The rest of the time in Antofagasta was pretty relaxed. We hung around the hostel and wandered around the city to the mall, el centro, and la playa…. and MCDONALDS! Sunday night we got a craving for McDonalds since we had seen the golden arches on the drive in… We could see them from the beach by us, so we just walked towards the arches… about a 30 minute walk haha. Again we had a pack of perros walk with us. It’s amazing how intelligent they are! The leader was on the look out about 20 feet ahead of us, the others surrounded us and picked up the back end. And it was definitely special treatment because when we got to McDonalds, some Chilenos asked whats up with the dogs? They definitely knew we were different and were our guard dogs in essence!
Monday we went to a luncheon that a foundation organized for us in appreciation for the work we haven’t even started yet. We basically had a three course meal, they gave some speeches that I didn’t really understand, and they hired dancers to perform traditional Chilean dances which was really cool. I have videos but can’t figure out how to upload them, sorry! They really went all out for us and are huge supporters of the English Opens Doors program. It’s amazing how much all of the adults love what we are doing, but it’s still so difficult to get the students to want to learn. After the lunch, about half of us left for their actual city and homestay placements, leaving only the 3 of us going to Mejillones and 10 or 11 staying in Antofagasta. We had almost forgotten that we were all going to be separated and wouldn’t be able to speak English anymore!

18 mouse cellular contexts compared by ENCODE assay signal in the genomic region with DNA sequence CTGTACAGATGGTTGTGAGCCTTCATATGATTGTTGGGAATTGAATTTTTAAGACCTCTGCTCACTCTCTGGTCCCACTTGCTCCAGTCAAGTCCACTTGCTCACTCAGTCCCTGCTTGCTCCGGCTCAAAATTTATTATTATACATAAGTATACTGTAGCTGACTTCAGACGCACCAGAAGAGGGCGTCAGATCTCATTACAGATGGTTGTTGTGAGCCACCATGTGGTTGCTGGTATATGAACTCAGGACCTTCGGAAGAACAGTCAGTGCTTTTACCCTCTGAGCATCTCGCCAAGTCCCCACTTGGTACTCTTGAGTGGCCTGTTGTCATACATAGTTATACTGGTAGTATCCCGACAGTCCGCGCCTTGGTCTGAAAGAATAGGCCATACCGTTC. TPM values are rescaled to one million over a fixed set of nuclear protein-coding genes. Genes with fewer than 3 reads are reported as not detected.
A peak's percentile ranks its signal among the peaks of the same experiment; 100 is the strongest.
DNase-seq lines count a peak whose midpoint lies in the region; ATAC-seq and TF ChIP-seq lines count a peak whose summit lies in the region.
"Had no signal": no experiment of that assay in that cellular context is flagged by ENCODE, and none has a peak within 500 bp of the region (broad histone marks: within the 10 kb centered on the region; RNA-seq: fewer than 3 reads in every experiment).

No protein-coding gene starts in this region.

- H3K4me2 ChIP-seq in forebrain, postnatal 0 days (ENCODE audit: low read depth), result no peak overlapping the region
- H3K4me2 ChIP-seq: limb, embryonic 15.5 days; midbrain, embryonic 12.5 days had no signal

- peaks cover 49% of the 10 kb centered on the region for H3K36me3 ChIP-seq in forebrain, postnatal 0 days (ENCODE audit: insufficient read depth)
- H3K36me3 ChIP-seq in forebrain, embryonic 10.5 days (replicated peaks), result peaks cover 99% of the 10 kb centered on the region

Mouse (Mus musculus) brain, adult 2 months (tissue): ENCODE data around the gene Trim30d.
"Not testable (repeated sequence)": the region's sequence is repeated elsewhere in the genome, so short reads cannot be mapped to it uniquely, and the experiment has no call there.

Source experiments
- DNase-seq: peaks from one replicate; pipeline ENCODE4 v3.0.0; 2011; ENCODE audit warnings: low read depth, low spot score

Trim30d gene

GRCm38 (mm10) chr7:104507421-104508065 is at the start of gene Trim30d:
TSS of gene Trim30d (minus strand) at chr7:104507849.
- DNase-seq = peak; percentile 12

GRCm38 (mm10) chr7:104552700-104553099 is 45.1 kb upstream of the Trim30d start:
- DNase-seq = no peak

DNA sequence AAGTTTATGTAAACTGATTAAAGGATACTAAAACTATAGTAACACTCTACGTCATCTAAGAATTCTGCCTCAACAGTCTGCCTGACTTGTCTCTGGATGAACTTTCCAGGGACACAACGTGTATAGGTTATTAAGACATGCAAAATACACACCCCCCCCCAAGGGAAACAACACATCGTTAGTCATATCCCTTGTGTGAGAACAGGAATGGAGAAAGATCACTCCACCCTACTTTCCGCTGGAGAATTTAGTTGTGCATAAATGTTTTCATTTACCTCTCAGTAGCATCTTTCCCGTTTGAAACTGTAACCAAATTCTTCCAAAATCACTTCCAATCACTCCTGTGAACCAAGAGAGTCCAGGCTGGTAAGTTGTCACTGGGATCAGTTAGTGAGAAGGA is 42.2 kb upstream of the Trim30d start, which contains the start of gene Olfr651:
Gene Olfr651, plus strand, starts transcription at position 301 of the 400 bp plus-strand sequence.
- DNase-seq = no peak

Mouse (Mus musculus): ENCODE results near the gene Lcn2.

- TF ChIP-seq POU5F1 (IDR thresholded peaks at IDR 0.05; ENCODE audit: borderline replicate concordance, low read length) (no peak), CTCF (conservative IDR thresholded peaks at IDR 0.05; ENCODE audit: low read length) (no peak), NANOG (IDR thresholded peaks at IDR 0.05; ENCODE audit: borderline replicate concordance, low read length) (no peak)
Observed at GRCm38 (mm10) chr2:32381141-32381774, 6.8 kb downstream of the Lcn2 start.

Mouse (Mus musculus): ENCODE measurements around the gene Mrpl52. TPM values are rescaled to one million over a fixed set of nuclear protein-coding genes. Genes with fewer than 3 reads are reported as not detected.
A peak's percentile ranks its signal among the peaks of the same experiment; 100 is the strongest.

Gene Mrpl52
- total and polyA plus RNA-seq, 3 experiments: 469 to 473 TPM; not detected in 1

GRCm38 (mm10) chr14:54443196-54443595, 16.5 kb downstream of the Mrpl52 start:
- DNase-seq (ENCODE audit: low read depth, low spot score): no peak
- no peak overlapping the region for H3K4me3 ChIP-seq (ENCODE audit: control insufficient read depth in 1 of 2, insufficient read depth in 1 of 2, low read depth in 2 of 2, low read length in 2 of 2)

Tuesday we had a ¨surprise” and went to the foundation’s office and then got a tour of a school in Antofagasta where they have a 6-month volunteer working now. There was artwork all over the walls which was really neat, and the students were cute. We got to visit a preschool classroom, third grade, and high school. Some students knew some English, others were as lost as I am with Spanish. Apparently when we were outside during the break, a bunch of girls were asking one of the program leaders Rio about me and whether I could speak Chino (Chinese) haha. I have a feeling I will get that a lot. However it’s not much different in the U.S. right? It eased my nerves a little to visit the school, but then again, we were visitors, not teachers so they were just excited to see us. AND funniest part, they LOVED our friend Lester… our tall black football player. The girls were all asking to take pictures with them and FREAKING out about it. They loved Levi too, so I think it’s just the girls with any male foreigner. I realized that the girls are probably going to intimidate me a lot. Anyways, the Antofagasta teachers left Tuesday night then. We had a little ¨once” which is what they call their small dinners, and all of the families came to pick them us. It made us Mejillones orphans wanting to meet our families ASAP too… which we did today!